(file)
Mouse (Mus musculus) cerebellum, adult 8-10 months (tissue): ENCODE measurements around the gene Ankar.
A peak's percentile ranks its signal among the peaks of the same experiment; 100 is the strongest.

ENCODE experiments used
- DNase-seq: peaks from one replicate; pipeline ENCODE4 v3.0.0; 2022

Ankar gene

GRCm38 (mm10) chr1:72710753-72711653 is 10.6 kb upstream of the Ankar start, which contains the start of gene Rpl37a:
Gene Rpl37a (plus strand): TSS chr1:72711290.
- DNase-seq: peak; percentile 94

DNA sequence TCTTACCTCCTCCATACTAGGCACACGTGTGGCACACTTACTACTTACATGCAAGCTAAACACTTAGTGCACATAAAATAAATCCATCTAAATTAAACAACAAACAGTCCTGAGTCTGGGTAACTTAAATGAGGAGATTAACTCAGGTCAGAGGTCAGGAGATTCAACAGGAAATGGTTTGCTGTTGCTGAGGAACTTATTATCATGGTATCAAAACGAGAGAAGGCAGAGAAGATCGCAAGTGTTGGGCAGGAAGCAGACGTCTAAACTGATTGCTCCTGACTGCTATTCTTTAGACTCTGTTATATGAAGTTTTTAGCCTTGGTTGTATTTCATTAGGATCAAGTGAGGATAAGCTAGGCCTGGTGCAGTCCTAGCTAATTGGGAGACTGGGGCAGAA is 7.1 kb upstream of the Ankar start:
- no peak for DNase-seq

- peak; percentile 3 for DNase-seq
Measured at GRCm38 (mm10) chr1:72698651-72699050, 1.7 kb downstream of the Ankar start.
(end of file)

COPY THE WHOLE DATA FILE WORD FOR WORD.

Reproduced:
Mouse (Mus musculus) cerebellum, adult 8-10 months (tissue): ENCODE measurements around the gene Ankar.
A peak's percentile ranks its signal among the peaks of the same experiment; 100 is the strongest.

ENCODE experiments used
- DNase-seq: peaks from one replicate; pipeline ENCODE4 v3.0.0; 2022

Ankar gene

GRCm38 (mm10) chr1:72710753-72711653 is 10.6 kb upstream of the Ankar start, which contains the start of gene Rpl37a:
Gene Rpl37a (plus strand): TSS chr1:72711290.
- DNase-seq: peak; percentile 94

DNA sequence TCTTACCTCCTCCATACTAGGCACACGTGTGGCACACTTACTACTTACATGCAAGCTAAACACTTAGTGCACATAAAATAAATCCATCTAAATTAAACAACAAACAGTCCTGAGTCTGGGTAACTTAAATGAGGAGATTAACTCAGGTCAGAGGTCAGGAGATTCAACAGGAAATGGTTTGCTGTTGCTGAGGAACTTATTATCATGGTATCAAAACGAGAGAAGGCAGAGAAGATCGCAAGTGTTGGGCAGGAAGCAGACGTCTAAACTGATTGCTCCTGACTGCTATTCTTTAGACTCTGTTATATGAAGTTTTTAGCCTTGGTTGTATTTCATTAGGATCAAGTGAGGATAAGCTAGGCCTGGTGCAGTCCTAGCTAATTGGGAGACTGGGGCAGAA is 7.1 kb upstream of the Ankar start:
- no peak for DNase-seq

- peak; percentile 3 for DNase-seq
Measured at GRCm38 (mm10) chr1:72698651-72699050, 1.7 kb downstream of the Ankar start.